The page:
Last week, I shared my view that April would be the first down month for the S&P 500 since last November, and as we saw that was indeed the case. The culprit was renewed concern over the European economy as the U.K. and Spain entered a double-dip recession.
This was underscored by the findings of the April JPMorgan Global Manufacturing Purchasing Managers' Index (PMI) which showed the Eurozone PMI at its lowest reading in almost three years, as operating conditions deteriorated across the big-five economies (Germany, France, Italy, Spain and the Netherlands) and Greece. Not to be left out, based on the final reading for the HSBC China Manufacturing PMI, a gauge of nationwide manufacturing activity, China continued to contract in April.
Turning the lens to our domestic economy over the past few weeks, a number of indicators for housing and manufacturing have reversed course suggesting a slowdown in the recovery. This appears to have spread to job growth as April reports from Intuit and ADP suggest slower private-sector job growth in April than March.
More specifically, Intuit, a payroll-processing firm that offers insight into small-business job creation, found that only 40,000 jobs were created in April. Intuit also revised downward its March findings to 45,000 jobs from a previously reported 65,000 jobs. ADP's read on April job creation also point to a slowdown, as the firm found 119,000 private-sector jobs were added in April vs. 201,000 in March.
At the same time, the monthly job-cuts report from Challenger, Gray & Christmas Inc. showed an 11.2 percent increase in monthly job cuts during April vs. a year ago. As I tend to say, one data point does not make a trend, so let's step back and look at this job-cuts data on a year-to-date basis. So far this year, employers have announced 183,653 job cuts, 9.8 percent more than the 167,239 job cuts by this point in 2011.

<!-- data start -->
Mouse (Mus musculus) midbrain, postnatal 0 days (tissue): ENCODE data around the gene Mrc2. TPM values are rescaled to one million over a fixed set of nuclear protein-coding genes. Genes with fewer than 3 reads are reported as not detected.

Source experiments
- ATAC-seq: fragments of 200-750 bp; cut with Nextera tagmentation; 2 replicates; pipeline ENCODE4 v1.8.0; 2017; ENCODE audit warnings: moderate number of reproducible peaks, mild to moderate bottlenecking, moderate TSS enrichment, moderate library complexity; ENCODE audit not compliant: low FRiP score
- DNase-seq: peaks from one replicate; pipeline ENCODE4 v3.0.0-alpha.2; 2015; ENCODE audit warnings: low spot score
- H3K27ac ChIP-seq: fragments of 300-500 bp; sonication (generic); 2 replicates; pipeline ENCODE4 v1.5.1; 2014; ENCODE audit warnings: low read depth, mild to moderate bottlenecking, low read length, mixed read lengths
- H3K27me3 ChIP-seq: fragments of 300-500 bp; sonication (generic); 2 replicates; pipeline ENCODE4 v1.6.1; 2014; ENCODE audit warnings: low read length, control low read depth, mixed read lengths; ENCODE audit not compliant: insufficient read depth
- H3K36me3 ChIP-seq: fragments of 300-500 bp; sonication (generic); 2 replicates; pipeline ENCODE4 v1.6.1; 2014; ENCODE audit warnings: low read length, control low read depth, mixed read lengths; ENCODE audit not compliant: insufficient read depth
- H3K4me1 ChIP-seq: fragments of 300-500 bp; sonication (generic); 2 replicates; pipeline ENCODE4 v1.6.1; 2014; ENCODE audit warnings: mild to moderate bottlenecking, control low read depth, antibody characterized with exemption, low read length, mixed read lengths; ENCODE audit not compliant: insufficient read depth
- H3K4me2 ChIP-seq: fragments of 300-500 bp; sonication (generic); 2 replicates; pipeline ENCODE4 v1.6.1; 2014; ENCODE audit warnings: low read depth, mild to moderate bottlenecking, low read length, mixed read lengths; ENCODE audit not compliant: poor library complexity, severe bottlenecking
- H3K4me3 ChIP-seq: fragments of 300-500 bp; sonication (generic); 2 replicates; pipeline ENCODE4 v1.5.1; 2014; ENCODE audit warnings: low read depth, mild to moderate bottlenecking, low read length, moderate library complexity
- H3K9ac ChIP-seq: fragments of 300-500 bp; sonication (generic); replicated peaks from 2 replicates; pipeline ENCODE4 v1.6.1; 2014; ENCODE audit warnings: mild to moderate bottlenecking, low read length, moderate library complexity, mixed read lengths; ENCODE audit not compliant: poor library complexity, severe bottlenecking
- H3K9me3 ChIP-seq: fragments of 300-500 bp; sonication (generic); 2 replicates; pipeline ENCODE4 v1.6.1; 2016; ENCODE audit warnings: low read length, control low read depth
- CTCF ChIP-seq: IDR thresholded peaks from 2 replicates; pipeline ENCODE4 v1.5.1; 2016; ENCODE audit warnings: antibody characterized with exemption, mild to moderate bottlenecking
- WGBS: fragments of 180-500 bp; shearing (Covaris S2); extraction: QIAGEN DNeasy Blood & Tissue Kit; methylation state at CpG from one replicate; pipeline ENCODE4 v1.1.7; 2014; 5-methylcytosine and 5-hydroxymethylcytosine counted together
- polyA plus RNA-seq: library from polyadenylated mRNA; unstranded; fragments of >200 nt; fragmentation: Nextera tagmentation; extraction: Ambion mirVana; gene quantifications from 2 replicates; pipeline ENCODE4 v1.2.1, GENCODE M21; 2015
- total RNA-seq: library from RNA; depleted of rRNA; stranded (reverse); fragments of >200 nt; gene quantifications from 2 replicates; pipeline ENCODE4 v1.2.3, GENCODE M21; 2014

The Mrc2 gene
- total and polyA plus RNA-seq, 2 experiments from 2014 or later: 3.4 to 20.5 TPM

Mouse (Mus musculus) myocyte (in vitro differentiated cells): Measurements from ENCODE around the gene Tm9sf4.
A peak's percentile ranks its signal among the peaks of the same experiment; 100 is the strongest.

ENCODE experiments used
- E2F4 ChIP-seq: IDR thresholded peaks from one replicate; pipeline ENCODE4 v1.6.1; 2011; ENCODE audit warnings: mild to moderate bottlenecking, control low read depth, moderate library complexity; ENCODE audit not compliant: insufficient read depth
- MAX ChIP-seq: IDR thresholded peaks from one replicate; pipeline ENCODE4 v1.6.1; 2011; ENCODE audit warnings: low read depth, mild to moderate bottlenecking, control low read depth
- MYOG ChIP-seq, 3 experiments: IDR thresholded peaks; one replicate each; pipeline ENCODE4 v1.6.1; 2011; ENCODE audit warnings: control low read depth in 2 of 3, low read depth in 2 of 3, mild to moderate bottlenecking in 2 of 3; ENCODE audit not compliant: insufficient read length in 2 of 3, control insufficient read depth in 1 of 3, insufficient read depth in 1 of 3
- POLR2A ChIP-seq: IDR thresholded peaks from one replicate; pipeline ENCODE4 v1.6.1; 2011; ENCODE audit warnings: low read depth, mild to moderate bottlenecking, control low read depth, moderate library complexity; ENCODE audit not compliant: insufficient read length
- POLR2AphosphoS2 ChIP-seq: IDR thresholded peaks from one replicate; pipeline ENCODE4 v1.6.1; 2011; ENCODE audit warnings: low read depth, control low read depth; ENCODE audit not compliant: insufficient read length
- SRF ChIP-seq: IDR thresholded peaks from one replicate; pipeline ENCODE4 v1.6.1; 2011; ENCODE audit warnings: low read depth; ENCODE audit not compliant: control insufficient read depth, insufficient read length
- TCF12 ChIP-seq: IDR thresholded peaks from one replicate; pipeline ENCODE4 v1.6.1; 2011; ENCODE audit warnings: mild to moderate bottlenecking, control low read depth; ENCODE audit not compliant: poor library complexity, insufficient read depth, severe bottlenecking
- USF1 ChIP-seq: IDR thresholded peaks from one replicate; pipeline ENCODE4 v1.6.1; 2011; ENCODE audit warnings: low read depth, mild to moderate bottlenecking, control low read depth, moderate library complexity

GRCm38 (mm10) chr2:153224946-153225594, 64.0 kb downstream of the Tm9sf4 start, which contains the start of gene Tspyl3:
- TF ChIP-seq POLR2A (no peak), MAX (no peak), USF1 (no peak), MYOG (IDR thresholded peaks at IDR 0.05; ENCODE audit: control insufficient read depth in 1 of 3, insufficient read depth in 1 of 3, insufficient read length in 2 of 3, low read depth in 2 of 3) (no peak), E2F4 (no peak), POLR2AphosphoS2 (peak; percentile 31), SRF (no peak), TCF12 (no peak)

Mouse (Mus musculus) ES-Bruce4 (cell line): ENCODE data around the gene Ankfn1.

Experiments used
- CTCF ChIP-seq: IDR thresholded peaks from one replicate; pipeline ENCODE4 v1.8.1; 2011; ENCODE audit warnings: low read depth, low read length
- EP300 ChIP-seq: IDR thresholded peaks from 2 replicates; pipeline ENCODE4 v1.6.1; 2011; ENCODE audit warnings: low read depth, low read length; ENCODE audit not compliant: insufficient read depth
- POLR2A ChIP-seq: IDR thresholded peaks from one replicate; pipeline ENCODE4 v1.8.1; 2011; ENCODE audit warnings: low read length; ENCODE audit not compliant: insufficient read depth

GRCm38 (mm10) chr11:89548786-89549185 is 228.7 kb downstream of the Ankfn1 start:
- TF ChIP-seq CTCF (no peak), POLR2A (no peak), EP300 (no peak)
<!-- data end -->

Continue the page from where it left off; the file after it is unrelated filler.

A logical question would be "What does all of this mean for the unemployment rate?"
While the official Labor Department reading for April will be out Friday, Gallup recently shared the findings of its proprietary unemployment survey. U.S. unemployment, as measured by Gallup and using the government's historical April adjustment to Gallup's unadjusted number, yields a seasonally adjusted April estimate of 8.6 percent, up from 8.1 percent in March.
Heading into the Labor Department report Friday, the consensus expectation is nonfarm payrolls of 165,000 for the month and 8.2 percent for the April unemployment rate. As always for some perspective, this compares with the 120,000 nonfarm jobs added in March and that was well below the average of 246,000 nonfarm jobs added per month over the previous three months' period. While there is some question as to how job creation will fare in April vs. March, more than likely it will remain well below that of just a few months ago.
Taken together, these April employment reports coupled with housing and manufacturing data over the last few months point to the slowing nature of the domestic economic recovery. As we saw last week, the gross domestic product (GDP) for the first quarter of 2012 grew at 2.2 percent, down from 3.0 percent in the December 2011 quarter and below economists' expectations of 2.5 percent.
In my view, this will result in many investors — institutional and individual alike — revisiting the notion of "sell in May and go away." To me that equates to a great time to look for bargains, particularly for those companies that are well-positioned with my PowerTrend view of investing.
• Chris Versace is editor of the PowerTrend Brief and PowerTrend Profits newsletters. Visit them at ChrisVersace.com, or follow him on Twitter @_chrisversace. At the time of publication, Mr. Versace had no positions in companies mentioned; however, positions can change.